The whole thrust of this post is that in Solid Edge Synchronous Assemblies, you can design parts in the context of the assembly without creating any of the debilitating effects of references between parts. So you can make design intent go back and forth between parts, which you can’t do in your old CAD system because of “circular references”. You can make references to a part in one assembly, put it in another assembly, and make different references without the dreaded “multiple contexts” error. And you can rename or replace parts with similar parts without having anything going haywire on you.
Ok, here’s the story, told in words and pictures. We start with a block in an assembly, and build a sheet metal part around it in the context of the assembly. The sheet metal part is loosely sketched around the block, except for two lines which were sketched directly on block edges. Still, since this is a Synchronous part, the sketch won’t remember any relationships to the block.
So now we have the sheet metal part, and I’ll put a couple of holes in it. Notice that the angled flange is not parallel to the angled face of the block. We’ll have to fix this. One way to do that is to add a face relation between the angled faces. Again, this will only serve to align the faces, not to create a lasting relation.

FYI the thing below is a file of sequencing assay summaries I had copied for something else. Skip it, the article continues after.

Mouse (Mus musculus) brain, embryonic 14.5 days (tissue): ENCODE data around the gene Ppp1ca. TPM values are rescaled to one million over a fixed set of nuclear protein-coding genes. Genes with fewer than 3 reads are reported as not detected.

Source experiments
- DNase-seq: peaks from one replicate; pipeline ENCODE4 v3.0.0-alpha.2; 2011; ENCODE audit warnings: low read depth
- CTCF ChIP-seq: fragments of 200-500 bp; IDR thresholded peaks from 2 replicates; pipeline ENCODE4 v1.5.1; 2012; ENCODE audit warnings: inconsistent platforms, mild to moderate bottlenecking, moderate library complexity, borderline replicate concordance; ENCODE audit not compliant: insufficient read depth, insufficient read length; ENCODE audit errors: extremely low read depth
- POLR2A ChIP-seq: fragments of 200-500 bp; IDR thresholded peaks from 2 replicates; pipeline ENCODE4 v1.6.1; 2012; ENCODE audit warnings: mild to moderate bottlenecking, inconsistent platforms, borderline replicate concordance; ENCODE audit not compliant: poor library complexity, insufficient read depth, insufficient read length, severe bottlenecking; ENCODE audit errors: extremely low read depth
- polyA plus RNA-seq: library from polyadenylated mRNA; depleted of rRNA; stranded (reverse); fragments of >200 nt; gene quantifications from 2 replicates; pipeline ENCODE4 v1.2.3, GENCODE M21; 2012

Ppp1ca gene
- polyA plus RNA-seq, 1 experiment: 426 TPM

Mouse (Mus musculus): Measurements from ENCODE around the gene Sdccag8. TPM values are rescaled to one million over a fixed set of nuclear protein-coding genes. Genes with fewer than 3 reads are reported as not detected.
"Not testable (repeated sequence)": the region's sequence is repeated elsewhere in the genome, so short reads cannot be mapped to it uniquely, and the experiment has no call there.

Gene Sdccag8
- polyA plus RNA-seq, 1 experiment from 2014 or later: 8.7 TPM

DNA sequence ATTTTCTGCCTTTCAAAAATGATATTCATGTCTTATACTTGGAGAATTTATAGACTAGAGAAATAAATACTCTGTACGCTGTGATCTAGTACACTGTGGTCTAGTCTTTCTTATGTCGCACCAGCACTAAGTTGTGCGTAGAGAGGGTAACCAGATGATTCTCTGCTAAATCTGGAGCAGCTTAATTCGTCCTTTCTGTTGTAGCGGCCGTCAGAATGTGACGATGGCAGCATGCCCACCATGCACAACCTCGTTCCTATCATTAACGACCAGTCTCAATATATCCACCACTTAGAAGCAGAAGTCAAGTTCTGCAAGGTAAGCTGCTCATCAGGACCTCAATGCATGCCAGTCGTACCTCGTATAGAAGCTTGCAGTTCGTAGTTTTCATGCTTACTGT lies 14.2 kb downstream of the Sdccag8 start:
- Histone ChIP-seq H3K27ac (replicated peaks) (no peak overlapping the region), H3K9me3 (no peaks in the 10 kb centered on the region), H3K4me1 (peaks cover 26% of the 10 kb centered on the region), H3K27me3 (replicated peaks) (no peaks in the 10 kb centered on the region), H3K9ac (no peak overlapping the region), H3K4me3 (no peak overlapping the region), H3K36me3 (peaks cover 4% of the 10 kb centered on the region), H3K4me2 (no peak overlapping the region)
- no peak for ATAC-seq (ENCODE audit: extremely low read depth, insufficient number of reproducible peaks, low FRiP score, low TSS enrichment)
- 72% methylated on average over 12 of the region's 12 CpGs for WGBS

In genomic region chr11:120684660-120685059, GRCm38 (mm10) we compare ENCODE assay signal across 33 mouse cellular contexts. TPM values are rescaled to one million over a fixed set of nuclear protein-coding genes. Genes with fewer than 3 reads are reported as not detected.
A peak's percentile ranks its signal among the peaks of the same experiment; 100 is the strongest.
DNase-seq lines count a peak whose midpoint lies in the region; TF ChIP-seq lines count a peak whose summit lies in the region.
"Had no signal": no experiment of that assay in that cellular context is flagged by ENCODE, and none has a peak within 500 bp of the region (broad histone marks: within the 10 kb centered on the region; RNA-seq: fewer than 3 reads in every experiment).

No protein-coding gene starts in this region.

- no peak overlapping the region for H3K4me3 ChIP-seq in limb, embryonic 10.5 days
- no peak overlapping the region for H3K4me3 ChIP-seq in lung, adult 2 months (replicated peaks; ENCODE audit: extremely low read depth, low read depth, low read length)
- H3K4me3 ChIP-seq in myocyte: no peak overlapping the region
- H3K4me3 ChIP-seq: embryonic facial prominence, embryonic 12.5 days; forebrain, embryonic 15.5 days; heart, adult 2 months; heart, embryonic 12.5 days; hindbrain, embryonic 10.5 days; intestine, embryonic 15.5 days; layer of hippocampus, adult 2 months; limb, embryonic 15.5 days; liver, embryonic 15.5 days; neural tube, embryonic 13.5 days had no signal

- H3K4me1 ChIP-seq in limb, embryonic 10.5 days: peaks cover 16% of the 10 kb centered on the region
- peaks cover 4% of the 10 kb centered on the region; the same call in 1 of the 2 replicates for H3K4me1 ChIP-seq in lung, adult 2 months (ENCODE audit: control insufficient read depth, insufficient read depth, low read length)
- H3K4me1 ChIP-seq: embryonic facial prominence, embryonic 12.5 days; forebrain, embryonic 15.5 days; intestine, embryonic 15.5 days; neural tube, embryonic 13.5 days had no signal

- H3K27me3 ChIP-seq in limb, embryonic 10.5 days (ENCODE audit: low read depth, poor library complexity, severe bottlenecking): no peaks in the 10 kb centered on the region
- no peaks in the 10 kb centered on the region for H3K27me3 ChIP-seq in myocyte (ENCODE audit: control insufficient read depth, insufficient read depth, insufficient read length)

We can move other edges, and add flanges to the sheet metal.
Next I’m going to switch, and edit the block. Now I’m using the sheet metal part to drive the block. This would be a no-no in another CAD program you might Works with. Relations that go back and forth between parts are called “circular relations”, and may throw your CAD program into a tizzy. Not Solid Edge. SE can handle your design intent, even if you haven’t taken the time to get it 100% organized.
You can even take either part and put it into another assembly, making more in-context work without the “multiple contexts” problem.
I put together a short video of making all of these changes with a bit of narration, which appears below.
Remember that Solid Edge also has all of the traditional in-context tools for the times when they are appropriate, but what differentiates Solid Edge from other less capable CAD products is Synchronous Technology, and the ability to use selections to determine your design intent at the time of the change rather than allowing software processes to dictate what kinds of changes you can make at a particular point in your design.